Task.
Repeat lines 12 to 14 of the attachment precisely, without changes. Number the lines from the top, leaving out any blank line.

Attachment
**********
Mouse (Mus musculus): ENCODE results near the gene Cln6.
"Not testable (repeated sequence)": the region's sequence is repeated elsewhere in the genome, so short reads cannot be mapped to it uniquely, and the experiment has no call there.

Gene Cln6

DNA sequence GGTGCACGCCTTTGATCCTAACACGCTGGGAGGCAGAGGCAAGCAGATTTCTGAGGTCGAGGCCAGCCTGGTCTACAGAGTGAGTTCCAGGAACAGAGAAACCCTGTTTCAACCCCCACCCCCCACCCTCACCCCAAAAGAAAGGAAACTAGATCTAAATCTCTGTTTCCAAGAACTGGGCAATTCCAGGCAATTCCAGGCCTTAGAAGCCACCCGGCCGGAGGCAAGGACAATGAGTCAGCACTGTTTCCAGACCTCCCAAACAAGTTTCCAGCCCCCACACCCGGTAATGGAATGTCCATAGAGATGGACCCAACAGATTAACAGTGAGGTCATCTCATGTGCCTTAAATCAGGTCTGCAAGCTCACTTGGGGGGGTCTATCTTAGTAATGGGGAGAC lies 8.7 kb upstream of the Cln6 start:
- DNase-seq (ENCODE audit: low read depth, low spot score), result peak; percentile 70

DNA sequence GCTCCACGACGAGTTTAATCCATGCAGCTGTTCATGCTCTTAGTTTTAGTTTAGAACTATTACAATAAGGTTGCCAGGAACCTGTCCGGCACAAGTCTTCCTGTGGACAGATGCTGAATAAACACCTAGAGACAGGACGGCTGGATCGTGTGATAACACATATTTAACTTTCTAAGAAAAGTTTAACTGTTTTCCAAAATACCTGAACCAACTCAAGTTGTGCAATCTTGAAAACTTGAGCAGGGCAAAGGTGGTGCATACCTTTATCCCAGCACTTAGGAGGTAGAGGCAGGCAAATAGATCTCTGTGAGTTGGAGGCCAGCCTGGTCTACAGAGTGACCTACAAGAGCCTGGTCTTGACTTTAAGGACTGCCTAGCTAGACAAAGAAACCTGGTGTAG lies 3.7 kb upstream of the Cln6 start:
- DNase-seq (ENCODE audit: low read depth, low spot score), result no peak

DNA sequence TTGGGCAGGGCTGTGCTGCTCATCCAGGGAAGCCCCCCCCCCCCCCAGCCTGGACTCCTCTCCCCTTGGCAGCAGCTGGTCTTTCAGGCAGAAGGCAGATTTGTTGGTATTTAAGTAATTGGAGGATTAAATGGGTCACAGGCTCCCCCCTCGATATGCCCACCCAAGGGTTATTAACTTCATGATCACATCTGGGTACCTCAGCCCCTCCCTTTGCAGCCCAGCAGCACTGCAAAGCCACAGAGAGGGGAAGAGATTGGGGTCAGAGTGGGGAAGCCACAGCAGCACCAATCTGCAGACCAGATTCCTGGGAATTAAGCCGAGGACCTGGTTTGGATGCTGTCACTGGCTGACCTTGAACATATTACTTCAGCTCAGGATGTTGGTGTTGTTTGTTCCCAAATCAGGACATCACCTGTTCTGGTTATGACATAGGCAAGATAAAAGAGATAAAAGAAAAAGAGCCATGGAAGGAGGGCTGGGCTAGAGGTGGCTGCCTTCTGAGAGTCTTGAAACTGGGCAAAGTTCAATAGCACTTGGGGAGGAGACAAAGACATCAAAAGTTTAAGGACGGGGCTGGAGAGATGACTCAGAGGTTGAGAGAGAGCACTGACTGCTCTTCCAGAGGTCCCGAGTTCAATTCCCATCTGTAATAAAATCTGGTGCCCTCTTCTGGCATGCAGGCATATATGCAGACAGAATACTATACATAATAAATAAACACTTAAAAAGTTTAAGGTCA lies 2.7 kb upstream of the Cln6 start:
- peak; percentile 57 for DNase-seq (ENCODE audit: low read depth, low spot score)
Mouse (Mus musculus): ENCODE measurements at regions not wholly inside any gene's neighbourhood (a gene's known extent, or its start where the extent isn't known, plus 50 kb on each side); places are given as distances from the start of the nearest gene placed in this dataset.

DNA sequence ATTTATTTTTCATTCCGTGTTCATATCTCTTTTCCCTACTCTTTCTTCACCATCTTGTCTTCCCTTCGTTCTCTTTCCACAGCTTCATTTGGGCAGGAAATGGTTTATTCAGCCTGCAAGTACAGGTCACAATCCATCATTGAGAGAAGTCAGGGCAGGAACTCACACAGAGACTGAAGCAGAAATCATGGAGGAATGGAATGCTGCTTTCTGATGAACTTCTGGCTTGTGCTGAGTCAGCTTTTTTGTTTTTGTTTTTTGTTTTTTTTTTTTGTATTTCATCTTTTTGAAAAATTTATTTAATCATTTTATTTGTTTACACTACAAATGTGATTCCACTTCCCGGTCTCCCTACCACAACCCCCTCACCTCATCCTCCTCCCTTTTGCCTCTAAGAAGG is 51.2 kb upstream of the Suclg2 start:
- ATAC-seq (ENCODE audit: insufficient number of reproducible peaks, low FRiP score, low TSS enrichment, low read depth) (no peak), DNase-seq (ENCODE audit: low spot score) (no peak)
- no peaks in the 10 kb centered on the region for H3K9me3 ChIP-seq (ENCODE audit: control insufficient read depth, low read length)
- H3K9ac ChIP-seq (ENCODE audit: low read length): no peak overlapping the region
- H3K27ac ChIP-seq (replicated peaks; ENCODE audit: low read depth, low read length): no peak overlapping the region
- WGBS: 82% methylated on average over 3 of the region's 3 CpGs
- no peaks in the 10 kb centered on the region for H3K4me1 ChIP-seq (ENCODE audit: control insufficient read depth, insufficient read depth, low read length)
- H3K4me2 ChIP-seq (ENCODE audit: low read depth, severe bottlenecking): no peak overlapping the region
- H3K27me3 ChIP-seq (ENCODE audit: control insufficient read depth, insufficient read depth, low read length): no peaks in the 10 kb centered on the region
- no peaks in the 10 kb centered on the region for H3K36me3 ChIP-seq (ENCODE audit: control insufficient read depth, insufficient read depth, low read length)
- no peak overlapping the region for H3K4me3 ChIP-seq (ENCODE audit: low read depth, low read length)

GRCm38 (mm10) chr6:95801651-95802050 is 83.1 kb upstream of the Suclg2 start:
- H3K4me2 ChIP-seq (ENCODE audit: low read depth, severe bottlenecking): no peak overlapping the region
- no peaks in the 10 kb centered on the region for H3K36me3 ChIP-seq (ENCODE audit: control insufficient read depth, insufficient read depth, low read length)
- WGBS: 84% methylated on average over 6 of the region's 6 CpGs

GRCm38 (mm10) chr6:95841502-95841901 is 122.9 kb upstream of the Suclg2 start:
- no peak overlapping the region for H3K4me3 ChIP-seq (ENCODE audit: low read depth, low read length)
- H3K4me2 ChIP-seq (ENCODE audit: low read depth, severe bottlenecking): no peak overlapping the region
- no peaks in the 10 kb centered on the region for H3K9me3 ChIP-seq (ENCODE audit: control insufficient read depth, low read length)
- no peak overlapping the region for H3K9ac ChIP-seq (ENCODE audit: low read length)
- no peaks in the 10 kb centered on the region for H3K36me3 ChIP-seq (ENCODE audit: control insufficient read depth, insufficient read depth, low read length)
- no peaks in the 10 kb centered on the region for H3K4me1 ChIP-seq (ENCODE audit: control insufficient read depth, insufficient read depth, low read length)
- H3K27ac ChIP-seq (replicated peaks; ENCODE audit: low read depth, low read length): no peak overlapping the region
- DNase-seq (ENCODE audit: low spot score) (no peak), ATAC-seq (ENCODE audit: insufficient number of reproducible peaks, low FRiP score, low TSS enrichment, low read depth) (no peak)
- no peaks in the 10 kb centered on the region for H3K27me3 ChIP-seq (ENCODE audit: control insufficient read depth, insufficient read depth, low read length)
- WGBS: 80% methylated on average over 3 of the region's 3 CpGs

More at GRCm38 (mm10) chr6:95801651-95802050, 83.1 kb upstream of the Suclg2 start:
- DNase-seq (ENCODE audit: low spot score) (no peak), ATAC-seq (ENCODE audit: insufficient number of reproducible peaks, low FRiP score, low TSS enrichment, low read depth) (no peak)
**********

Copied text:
- ATAC-seq (ENCODE audit: insufficient number of reproducible peaks, low FRiP score, low TSS enrichment, low read depth) (no peak), DNase-seq (ENCODE audit: low spot score) (no peak)
- no peaks in the 10 kb centered on the region for H3K9me3 ChIP-seq (ENCODE audit: control insufficient read depth, low read length)
- H3K9ac ChIP-seq (ENCODE audit: low read length): no peak overlapping the region